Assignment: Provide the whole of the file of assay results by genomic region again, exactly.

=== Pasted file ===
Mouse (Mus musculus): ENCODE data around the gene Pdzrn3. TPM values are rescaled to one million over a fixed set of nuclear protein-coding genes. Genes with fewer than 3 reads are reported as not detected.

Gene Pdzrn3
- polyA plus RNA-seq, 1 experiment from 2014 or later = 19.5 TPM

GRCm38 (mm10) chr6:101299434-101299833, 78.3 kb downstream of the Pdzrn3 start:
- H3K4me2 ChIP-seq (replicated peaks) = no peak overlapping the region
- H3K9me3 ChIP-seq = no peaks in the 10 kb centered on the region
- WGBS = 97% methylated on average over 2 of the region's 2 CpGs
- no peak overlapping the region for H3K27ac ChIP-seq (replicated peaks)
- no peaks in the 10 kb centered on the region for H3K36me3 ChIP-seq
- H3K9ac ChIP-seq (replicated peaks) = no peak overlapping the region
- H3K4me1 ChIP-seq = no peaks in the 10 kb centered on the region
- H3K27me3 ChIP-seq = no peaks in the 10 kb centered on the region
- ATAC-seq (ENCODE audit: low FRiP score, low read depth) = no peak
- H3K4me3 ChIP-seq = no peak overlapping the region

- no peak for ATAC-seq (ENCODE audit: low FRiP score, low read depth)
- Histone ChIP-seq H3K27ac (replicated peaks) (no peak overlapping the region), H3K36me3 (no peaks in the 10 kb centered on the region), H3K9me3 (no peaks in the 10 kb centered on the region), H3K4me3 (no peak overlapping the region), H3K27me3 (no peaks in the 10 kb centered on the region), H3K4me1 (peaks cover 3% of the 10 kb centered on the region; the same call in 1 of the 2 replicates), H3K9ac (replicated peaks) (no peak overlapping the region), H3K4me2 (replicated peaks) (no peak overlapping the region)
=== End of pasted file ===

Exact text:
Mouse (Mus musculus): ENCODE data around the gene Pdzrn3. TPM values are rescaled to one million over a fixed set of nuclear protein-coding genes. Genes with fewer than 3 reads are reported as not detected.

Gene Pdzrn3
- polyA plus RNA-seq, 1 experiment from 2014 or later = 19.5 TPM

GRCm38 (mm10) chr6:101299434-101299833, 78.3 kb downstream of the Pdzrn3 start:
- H3K4me2 ChIP-seq (replicated peaks) = no peak overlapping the region
- H3K9me3 ChIP-seq = no peaks in the 10 kb centered on the region
- WGBS = 97% methylated on average over 2 of the region's 2 CpGs
- no peak overlapping the region for H3K27ac ChIP-seq (replicated peaks)
- no peaks in the 10 kb centered on the region for H3K36me3 ChIP-seq
- H3K9ac ChIP-seq (replicated peaks) = no peak overlapping the region
- H3K4me1 ChIP-seq = no peaks in the 10 kb centered on the region
- H3K27me3 ChIP-seq = no peaks in the 10 kb centered on the region
- ATAC-seq (ENCODE audit: low FRiP score, low read depth) = no peak
- H3K4me3 ChIP-seq = no peak overlapping the region

- no peak for ATAC-seq (ENCODE audit: low FRiP score, low read depth)
- Histone ChIP-seq H3K27ac (replicated peaks) (no peak overlapping the region), H3K36me3 (no peaks in the 10 kb centered on the region), H3K9me3 (no peaks in the 10 kb centered on the region), H3K4me3 (no peak overlapping the region), H3K27me3 (no peaks in the 10 kb centered on the region), H3K4me1 (peaks cover 3% of the 10 kb centered on the region; the same call in 1 of the 2 replicates), H3K9ac (replicated peaks) (no peak overlapping the region), H3K4me2 (replicated peaks) (no peak overlapping the region)